That wild life abounds about Mount Rainier for those who will leave the highways and take to the trails was thoroughly demonstrated last week when the Naturalist directed a party to Van Trump Park. In common with most visitors to the Park, the members of the party wore anxious to see wild animals, and were eager to get off the main roads so as to be sure of seeing them.
On the trail just below Comet Falls they were rewarded by the sight of a doe and her two fawns coming down the trail to meet them. A Hoary Marmet whistled at them from the porch of his rock house, and the usual squirrels and chipmunks played along the trail, watching the intruders with curious bright eyes. A sudden thunder of rapidly beating wings from behind a clump of Alpine Fir told them that a Ruffed Grouse did not much care for their company. Far above Mildred Point the eerie call of a Cony was heard from a talus slope, and presently the little Rock Rabbit, as he is known, showed himself to the group, his curiousity getting the better of his fear of the strangers.
Far across the valley, barely visible to the eye, but showing up strongly through the glasses, was a bearded partiarch of the rocky headlands, standing guard while the others of his herd rooted among the rocks and heather. No other Mountain Goats were seen on the trip, but signs of the animals attested to their abundance in the region.
But the highlight of the trip was the opportunity of watching a Bald Eagle, the bird of the American Emblem, as he soared above the timber of the ridge just above the falls. For sheer beauty and poetry of motion, the Eagle is not equalled by any other bird. With no apparent effort the huge killer wheeled and zoomed this way and that, turning and darting about above the ridges and the valleys in search of food. Several minutes passed rapidly while the glasses passed from hand to hand and from eye to eve as the members of the party watched the actions of the most perfect flying machine known.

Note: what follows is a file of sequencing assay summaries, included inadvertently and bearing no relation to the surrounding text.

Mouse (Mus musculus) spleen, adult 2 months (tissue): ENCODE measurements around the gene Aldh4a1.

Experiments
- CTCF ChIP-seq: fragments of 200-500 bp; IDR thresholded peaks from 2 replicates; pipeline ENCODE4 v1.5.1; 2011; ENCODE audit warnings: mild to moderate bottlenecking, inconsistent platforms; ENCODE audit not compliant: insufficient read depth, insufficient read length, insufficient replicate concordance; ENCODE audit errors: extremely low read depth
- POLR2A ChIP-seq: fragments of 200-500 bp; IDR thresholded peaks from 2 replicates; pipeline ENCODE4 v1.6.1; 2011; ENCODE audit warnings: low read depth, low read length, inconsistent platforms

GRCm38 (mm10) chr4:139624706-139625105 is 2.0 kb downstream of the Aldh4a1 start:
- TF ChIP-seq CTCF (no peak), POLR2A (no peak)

Although Sooty Grouse hens have been observed around Paradise Valley for some time, the first flock of chicks was seen July 12. The exact number of the birds was hard to determine on account of their protective coloration, small size, and habit of "freezing" in the grass until nearly stepped on. Some six or eight of the little fellows were seen running about with their mother commanding the situation from a safe distance. The little birds appeared to be about a week old when seen, judging from the combined pin feathers and down in their plumage.
-- Vic Scheffer,
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